Balearic Shearwaters were once widespread on the main island of Cabrera. However, human exploitation and the introduction of predators (Black or Ship Rat Rattus rattus, Small-spotted or Common Genet Genetta genetta, feral Domestic Cat Felis catus and European Weasel Mustela nivalis; all now present only on Cabrera) caused a great impact on the distribution of the archipelago’s seabirds, with rats causing local extinctions of shearwaters and the storm petrel on some of the small islands. Rodent eradication has now been achieved on all the small islands, including Conills, leading to shearwaters breeding in new areas. Although reinvasions are common on those islands within 100 m of Cabrera they are quickly detected and resolved. National Park regulations establish as a priority the eradication of all introduced mammals on Cabrera.
The sea cliffs of Cap Vermel and Picamosques on Cabrera and L’illa de ses Rates. Rodents on Rates have been eradicated, but the distance to Cabrera is only 80 m, so reinvasions are frequent
The northern island group of Na Foradada, Na Pobra and Na Plana have always been rodent-free
Small-spotted Genets were introduced to Mallorca about a millennium ago
Photographs by Miguel McMinn
On Cabrera Small-spotted Genets were introduced at the beginning of the Twentieth Century to eradicate European Rabbits Oryctolagus cuniculus. Cage trapping is used to translocate these now-protected predators from Cabrera to Mallorca.
A future restoration project will include the eradication of all the introduced mammals on the island of Cabrera (rat, House Mouse Mus musculus, rabbit, cat, genet and weasel). Domestic Goats Capra aegagrus hircus were removed in the 1950s and Domestic Sheep Ovis aries aries in the 1990s.
Click here to access regulations and other official documents for the national park.
Arcos, J.M. (compiler) 2011. International Action Plan for the Balearic Shearwater, Puffinus mauretanicus. Madrid: SEO/BirdLife & Cambridge: BirdLife International. 49 pp.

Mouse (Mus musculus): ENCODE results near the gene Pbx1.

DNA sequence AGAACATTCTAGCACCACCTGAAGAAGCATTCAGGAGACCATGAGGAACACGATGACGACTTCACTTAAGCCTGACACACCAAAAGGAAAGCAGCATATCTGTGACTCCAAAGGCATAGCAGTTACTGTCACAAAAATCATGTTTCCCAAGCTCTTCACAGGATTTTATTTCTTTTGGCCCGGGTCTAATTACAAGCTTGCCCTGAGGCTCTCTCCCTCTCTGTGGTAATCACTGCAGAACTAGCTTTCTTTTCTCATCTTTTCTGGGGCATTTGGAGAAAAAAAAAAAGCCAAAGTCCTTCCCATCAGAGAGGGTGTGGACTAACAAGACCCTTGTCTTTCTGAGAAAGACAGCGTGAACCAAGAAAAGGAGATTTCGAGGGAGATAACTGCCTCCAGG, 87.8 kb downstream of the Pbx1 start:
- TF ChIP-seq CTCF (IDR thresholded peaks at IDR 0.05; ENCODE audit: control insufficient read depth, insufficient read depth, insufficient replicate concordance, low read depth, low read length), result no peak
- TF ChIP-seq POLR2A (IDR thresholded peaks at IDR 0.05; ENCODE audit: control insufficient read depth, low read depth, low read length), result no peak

Gallo-Orsi, U. 2003. Species Action Plans for the conservation of seabirds in the Mediterranean Sea: Audouin’s Gull, Balearic Shearwater and Mediterranean Shag. Scientia Marina 67 (Suppl. 2): 47-55.
Guilford, T. Wynn, R., McMinn, M., Rodríguez, A., Fayet, A., Maurice, L., Jones, A. & Meier, R. 2012. Geolocators reveal migration and pre-breeding behaviour of the Critically Endangered Balearic Shearwater Puffinus mauretanicus. PLoS ONE 7(3): e33753. doi:10.1371/journal.pone.0033753.
Louzao, M., Delord, K., García, D., Boué, A. & Weimerskirch, H. 2012. Protecting persistent dynamic oceanographic features: transboundary conservation efforts are needed for the Critically Endangered Balearic Shearwater. PLoS ONE 7(5): e35728. doi:10.1371/journal.pone.0035728.
Moreno, J., Ballesteros, E. & Amengual Ramis, J. 2001. Arxipièlag de Cabrera: Parc Nacional. Barcelona: Lunwerg Editores. 150 pp.
Moreno, J., Pino, J., Frontera, M., Font, A., Muntaner, J. & Amengual, J. [undated]. El Parque Nacional Marítimo Terrestre del Archipiélago de Cabrera Guía de Visita. Madrid: Organismo Autónomo de Parques Nacionales MAGRAMA. 104 pp.
Oro, D., Aguilar, J.S., Igual, J.M. & Louzao, M. 2004. Modelling demography and extinction risk in the endangered Balearic Shearwater. Biological Conservation 116: 93-102.
Miguel McMinn, Skua Gabinet d'Estudis Ambientals SLP, Mallorca and John Cooper, ACAP Information Officer, 2 September 2013